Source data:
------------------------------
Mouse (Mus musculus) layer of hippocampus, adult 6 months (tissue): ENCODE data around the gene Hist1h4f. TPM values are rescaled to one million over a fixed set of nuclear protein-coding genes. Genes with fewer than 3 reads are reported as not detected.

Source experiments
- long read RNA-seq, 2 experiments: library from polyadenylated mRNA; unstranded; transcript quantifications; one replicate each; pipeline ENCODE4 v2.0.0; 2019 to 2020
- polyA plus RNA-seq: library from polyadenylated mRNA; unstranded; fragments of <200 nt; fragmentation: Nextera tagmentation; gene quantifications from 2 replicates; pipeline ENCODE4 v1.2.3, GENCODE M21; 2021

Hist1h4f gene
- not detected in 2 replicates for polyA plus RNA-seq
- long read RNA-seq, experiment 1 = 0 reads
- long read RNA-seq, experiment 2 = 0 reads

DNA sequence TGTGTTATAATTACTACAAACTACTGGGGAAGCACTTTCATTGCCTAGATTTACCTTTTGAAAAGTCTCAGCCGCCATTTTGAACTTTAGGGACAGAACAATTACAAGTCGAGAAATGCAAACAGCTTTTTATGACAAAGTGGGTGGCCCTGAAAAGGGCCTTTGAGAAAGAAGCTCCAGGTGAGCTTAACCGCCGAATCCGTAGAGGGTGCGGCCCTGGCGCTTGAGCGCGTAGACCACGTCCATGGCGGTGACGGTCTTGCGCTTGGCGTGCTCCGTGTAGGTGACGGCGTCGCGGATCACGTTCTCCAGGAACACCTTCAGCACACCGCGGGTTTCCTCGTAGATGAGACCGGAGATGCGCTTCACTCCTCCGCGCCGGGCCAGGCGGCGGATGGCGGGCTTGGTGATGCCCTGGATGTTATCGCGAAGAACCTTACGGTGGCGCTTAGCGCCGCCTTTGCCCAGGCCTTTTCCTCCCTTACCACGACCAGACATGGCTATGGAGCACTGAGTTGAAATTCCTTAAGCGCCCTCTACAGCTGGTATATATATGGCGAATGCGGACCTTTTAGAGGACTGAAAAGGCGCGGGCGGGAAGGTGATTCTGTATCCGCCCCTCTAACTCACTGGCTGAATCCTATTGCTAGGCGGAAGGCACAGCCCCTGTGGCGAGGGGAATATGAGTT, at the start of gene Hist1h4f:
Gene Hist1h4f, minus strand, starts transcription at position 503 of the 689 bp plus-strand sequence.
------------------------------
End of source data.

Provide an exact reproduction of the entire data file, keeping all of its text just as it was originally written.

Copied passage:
Mouse (Mus musculus) layer of hippocampus, adult 6 months (tissue): ENCODE data around the gene Hist1h4f. TPM values are rescaled to one million over a fixed set of nuclear protein-coding genes. Genes with fewer than 3 reads are reported as not detected.

Source experiments
- long read RNA-seq, 2 experiments: library from polyadenylated mRNA; unstranded; transcript quantifications; one replicate each; pipeline ENCODE4 v2.0.0; 2019 to 2020
- polyA plus RNA-seq: library from polyadenylated mRNA; unstranded; fragments of <200 nt; fragmentation: Nextera tagmentation; gene quantifications from 2 replicates; pipeline ENCODE4 v1.2.3, GENCODE M21; 2021

Hist1h4f gene
- not detected in 2 replicates for polyA plus RNA-seq
- long read RNA-seq, experiment 1 = 0 reads
- long read RNA-seq, experiment 2 = 0 reads

DNA sequence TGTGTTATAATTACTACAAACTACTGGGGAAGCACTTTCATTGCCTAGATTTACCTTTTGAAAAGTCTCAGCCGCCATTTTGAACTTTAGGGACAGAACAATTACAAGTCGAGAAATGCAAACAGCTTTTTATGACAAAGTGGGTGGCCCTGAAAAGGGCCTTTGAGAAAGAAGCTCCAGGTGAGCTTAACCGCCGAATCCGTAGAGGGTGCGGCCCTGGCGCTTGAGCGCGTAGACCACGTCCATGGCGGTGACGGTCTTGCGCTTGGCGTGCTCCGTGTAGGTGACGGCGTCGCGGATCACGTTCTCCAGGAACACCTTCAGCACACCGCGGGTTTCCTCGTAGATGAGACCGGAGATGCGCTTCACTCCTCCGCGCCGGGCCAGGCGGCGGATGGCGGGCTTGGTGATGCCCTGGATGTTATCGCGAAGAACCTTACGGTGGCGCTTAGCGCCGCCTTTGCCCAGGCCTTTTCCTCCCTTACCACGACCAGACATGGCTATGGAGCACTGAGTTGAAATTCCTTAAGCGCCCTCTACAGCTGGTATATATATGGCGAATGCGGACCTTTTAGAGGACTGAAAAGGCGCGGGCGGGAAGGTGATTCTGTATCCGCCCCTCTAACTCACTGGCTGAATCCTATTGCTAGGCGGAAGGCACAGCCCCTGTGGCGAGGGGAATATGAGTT, at the start of gene Hist1h4f:
Gene Hist1h4f, minus strand, starts transcription at position 503 of the 689 bp plus-strand sequence.